Variant 2:

Place roast in reynolds oven bag , add 6-8 oz fresh rasberries or blackberries. Place in crock pot on low, simmer all day.turn bag over occasionally so that it cooks in the rasberry juice. Serve drizzled with honey, a fresh ceaser salad and a light merlot.

Pan fried Antelope Round Steak with Gravy:

Rub 3-4 antelope round steaks with minced garlic. Heat 1/2 stick butter in fry pan on medium heat. Pan fry steaks until browned both sides,remove steaks, add red wine, more minced garlic (say a tablespoon) and cornstarch to drippings in pan to make gravy. Serve steak with gravy dripped over and fresh tomato slices covered with cracked pepper on the side. A dry wine like Chianti Classico goes well with this. You can even use this dish as an appetizer since it only takes 5-10 min or so with thawed steaks.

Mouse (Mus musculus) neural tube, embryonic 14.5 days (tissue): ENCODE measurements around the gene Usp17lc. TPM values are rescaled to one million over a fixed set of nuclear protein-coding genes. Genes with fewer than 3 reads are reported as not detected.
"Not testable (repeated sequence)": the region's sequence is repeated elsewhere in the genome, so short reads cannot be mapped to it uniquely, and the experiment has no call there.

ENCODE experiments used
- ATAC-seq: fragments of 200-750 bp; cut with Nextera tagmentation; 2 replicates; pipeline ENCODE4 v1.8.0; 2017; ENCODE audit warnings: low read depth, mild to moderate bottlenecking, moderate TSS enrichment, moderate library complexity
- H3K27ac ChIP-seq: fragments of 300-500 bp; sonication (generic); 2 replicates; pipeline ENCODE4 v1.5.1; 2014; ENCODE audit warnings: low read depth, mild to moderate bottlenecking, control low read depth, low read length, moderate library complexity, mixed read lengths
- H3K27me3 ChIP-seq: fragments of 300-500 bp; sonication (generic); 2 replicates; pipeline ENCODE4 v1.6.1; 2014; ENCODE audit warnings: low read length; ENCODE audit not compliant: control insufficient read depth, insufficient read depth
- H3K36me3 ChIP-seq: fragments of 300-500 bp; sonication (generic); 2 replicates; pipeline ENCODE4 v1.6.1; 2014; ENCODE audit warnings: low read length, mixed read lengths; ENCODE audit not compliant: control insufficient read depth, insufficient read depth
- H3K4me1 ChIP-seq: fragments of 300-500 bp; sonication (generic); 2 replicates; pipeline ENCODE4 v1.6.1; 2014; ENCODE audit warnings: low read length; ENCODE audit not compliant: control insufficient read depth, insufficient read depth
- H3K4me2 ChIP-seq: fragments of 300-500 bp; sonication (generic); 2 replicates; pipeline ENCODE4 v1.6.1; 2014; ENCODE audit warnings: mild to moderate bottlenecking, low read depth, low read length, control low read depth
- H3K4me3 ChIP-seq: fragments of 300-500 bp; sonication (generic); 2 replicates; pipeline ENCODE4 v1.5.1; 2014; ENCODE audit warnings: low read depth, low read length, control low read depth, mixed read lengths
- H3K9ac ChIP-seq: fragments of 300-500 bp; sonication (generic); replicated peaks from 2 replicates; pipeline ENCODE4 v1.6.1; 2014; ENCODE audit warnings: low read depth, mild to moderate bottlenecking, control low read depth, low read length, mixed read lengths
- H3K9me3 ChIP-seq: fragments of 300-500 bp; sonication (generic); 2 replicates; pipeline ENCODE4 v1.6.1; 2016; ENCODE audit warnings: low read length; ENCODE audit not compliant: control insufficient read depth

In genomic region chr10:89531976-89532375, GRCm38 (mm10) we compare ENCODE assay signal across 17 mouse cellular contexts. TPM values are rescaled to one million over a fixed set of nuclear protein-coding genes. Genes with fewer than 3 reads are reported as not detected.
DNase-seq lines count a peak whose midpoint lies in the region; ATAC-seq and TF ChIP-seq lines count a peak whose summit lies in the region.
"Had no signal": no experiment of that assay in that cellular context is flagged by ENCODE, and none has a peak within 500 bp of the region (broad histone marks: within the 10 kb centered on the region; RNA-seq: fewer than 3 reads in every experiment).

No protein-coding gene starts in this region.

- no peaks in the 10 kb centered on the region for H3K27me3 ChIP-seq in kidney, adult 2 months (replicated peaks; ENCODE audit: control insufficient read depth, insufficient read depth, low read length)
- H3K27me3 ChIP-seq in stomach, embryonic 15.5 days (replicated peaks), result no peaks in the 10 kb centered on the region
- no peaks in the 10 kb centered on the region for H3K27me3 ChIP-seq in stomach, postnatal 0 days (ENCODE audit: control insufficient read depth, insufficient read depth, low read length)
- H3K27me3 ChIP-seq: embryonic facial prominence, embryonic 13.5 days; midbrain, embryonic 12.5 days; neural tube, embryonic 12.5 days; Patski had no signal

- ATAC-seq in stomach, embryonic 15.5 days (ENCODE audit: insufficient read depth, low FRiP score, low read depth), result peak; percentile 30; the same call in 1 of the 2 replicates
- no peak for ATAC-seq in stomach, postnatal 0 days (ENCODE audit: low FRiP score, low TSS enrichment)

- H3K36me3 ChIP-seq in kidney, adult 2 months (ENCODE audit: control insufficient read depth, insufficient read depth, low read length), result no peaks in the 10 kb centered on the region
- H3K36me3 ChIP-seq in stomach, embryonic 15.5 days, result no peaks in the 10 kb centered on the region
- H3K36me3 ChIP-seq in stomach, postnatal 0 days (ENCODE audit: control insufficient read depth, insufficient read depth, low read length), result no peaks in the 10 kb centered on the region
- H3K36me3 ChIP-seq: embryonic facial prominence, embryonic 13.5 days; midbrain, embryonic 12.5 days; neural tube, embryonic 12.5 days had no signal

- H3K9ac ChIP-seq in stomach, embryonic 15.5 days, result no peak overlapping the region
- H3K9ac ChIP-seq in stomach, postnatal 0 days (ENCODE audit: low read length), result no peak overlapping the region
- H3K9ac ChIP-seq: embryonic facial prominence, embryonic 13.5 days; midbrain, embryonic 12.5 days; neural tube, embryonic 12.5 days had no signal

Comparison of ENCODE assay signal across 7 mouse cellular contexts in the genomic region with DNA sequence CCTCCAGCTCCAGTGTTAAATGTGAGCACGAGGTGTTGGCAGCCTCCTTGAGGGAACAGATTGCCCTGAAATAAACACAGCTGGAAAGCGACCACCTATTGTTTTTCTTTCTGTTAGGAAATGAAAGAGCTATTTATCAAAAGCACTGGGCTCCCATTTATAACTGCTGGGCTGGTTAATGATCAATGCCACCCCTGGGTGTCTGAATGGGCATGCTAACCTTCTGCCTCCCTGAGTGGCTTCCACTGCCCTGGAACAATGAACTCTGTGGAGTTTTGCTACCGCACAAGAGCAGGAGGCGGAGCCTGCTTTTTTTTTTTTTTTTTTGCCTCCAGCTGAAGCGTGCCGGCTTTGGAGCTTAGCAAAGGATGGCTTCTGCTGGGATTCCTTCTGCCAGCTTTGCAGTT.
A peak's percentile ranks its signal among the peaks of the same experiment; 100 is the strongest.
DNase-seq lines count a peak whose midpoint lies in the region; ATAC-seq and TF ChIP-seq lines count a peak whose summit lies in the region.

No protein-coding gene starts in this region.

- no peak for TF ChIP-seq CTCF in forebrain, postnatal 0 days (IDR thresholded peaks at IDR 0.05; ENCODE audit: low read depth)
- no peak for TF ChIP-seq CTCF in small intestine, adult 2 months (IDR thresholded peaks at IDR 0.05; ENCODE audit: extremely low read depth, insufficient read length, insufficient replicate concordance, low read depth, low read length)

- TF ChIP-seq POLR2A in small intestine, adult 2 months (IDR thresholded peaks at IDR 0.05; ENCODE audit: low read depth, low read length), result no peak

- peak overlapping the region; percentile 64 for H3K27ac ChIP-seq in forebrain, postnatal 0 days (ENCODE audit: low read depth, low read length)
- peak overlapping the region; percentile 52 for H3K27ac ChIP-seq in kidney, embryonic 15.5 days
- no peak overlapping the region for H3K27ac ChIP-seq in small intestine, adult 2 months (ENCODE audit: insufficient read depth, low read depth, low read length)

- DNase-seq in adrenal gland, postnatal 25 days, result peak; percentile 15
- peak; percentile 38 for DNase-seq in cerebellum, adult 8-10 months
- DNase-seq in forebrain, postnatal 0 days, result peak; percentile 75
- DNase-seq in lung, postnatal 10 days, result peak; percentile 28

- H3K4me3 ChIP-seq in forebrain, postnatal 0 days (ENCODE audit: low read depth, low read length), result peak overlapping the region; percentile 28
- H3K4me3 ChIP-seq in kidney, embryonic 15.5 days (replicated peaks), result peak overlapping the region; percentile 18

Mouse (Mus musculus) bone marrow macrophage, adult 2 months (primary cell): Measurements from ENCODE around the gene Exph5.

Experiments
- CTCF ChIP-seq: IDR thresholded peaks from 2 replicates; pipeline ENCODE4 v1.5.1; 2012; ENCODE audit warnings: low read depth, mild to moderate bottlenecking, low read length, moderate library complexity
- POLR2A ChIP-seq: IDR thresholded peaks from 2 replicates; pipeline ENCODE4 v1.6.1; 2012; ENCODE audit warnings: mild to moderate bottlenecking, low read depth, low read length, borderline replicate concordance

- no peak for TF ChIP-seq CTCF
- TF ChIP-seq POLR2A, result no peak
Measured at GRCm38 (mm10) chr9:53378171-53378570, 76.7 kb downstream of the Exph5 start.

Man I'm suddenly hungry. ;)


October 4, 1999, 07:17 PM

"Quis custodiet ipsos custodes" RKBA!

October 4, 1999, 07:22 PM
I am impressed! A bunch of redneck gourmets!
Keep them coming

"Quis custodiet ipsos custodes" RKBA!

Long Path
October 4, 1999, 10:11 PM
They're coming too slow for me! Let's get things moving again with one of my favorite simple game meals that is best for the hunter in the field---


1st, DONT hack this thing up! It needs to be treated properly when removed, with a small sharp knife. Then take a sharp fillet knife to carfully remove every bit of fascia from the tenderloin you're removing. Let no silvery-white sheathing remain on it-- this is chewy.

Next, get some good coals going, preferably mesquite.

Then, slice your tenderloin at a bias so that you have 1.5" steaks of a small-steak size. The smaller the deer, the greater the need for an angled-bias cut, to cover your plate. Otherwise, you end up with medallions only slightly wider than they are tall.